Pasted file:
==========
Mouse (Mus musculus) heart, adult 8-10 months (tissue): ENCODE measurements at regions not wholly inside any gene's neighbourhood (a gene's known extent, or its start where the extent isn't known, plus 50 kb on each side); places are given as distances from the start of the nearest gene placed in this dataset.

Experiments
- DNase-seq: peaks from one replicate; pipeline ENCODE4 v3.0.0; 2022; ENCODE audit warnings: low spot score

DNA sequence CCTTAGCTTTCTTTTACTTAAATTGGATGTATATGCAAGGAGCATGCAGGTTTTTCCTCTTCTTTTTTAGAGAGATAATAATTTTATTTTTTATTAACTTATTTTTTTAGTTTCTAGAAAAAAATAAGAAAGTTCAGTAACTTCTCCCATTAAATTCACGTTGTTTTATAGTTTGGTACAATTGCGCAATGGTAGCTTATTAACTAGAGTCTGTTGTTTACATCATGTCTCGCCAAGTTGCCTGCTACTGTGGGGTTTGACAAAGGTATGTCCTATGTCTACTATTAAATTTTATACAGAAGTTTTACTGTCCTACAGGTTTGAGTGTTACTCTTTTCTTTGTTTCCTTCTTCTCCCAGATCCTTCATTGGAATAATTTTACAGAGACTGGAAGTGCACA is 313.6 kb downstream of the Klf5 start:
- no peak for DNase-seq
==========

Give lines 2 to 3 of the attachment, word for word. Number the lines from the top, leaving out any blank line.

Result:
Experiments
- DNase-seq: peaks from one replicate; pipeline ENCODE4 v3.0.0; 2022; ENCODE audit warnings: low spot score